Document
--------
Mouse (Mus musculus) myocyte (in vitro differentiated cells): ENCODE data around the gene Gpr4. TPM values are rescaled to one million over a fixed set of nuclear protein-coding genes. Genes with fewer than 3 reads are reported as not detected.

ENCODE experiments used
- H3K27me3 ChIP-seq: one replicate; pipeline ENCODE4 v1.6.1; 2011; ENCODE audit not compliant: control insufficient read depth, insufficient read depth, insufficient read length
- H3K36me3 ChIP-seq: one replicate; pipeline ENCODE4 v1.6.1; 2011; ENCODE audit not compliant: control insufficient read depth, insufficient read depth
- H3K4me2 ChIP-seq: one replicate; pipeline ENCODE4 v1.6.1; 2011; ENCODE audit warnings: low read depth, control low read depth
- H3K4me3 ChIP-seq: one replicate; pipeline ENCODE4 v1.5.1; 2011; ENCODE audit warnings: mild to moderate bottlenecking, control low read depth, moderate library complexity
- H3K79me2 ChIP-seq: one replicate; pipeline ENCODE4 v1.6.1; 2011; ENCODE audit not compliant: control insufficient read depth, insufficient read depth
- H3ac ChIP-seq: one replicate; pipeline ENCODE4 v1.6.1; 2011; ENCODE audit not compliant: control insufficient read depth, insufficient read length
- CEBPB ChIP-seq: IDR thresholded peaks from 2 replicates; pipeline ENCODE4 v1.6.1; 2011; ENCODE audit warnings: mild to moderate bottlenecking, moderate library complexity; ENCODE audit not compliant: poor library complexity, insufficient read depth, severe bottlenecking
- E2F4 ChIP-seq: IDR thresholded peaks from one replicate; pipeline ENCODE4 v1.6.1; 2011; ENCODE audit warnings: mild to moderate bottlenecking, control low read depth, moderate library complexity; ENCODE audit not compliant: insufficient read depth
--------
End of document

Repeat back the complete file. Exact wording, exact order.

Mouse (Mus musculus) myocyte (in vitro differentiated cells): ENCODE data around the gene Gpr4. TPM values are rescaled to one million over a fixed set of nuclear protein-coding genes. Genes with fewer than 3 reads are reported as not detected.

ENCODE experiments used
- H3K27me3 ChIP-seq: one replicate; pipeline ENCODE4 v1.6.1; 2011; ENCODE audit not compliant: control insufficient read depth, insufficient read depth, insufficient read length
- H3K36me3 ChIP-seq: one replicate; pipeline ENCODE4 v1.6.1; 2011; ENCODE audit not compliant: control insufficient read depth, insufficient read depth
- H3K4me2 ChIP-seq: one replicate; pipeline ENCODE4 v1.6.1; 2011; ENCODE audit warnings: low read depth, control low read depth
- H3K4me3 ChIP-seq: one replicate; pipeline ENCODE4 v1.5.1; 2011; ENCODE audit warnings: mild to moderate bottlenecking, control low read depth, moderate library complexity
- H3K79me2 ChIP-seq: one replicate; pipeline ENCODE4 v1.6.1; 2011; ENCODE audit not compliant: control insufficient read depth, insufficient read depth
- H3ac ChIP-seq: one replicate; pipeline ENCODE4 v1.6.1; 2011; ENCODE audit not compliant: control insufficient read depth, insufficient read length
- CEBPB ChIP-seq: IDR thresholded peaks from 2 replicates; pipeline ENCODE4 v1.6.1; 2011; ENCODE audit warnings: mild to moderate bottlenecking, moderate library complexity; ENCODE audit not compliant: poor library complexity, insufficient read depth, severe bottlenecking
- E2F4 ChIP-seq: IDR thresholded peaks from one replicate; pipeline ENCODE4 v1.6.1; 2011; ENCODE audit warnings: mild to moderate bottlenecking, control low read depth, moderate library complexity; ENCODE audit not compliant: insufficient read depth